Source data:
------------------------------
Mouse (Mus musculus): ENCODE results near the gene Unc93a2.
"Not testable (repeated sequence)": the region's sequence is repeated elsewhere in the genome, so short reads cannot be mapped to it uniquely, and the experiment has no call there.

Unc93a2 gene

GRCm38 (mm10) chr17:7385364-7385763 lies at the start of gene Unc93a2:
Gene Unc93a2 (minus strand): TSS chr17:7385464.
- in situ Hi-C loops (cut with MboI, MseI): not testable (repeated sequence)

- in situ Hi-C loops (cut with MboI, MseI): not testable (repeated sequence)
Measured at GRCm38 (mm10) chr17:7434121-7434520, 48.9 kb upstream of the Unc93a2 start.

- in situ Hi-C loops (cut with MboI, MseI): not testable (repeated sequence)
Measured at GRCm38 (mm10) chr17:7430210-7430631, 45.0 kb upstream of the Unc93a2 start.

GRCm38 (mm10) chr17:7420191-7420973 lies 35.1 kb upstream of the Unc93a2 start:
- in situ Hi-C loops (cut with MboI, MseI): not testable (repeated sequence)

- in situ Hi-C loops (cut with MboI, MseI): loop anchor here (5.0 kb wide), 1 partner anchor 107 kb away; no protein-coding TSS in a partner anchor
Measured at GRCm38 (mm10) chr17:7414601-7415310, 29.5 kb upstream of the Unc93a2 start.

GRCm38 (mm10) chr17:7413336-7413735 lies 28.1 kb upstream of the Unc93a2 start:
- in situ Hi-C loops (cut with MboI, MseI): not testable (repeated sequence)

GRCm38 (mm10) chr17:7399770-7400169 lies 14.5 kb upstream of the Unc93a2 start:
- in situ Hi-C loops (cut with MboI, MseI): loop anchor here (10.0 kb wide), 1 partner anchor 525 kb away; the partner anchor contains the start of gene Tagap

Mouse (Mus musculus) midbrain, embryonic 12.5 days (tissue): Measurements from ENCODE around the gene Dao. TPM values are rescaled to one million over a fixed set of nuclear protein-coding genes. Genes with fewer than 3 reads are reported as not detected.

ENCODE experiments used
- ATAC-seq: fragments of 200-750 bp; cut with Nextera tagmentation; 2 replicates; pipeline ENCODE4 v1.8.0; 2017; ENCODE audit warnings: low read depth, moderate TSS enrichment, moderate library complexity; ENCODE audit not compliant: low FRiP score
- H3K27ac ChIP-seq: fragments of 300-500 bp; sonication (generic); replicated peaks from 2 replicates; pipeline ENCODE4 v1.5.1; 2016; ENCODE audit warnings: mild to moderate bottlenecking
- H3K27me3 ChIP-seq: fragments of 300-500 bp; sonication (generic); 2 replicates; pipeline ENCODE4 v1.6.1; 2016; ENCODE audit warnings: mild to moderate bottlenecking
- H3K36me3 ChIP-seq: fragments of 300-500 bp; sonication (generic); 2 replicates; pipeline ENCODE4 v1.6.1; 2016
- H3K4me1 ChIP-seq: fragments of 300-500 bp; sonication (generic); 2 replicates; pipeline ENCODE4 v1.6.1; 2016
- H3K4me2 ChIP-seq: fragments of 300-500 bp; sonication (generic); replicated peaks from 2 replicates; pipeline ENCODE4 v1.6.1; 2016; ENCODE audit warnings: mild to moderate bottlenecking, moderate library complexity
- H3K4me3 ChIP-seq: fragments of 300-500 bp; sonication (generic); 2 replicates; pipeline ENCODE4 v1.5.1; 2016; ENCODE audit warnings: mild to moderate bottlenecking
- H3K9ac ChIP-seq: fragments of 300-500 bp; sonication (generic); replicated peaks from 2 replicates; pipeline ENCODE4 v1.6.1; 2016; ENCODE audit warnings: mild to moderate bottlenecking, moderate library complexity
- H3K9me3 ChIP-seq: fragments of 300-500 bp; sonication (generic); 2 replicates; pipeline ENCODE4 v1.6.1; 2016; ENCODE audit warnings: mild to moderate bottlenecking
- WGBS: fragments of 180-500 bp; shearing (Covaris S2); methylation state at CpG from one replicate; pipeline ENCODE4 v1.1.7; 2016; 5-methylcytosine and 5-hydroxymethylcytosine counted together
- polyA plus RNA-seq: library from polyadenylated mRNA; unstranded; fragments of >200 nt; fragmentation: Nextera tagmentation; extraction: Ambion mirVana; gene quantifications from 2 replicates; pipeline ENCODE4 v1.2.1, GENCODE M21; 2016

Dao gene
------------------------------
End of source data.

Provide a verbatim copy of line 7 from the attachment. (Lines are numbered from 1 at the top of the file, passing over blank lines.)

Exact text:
- in situ Hi-C loops (cut with MboI, MseI): not testable (repeated sequence)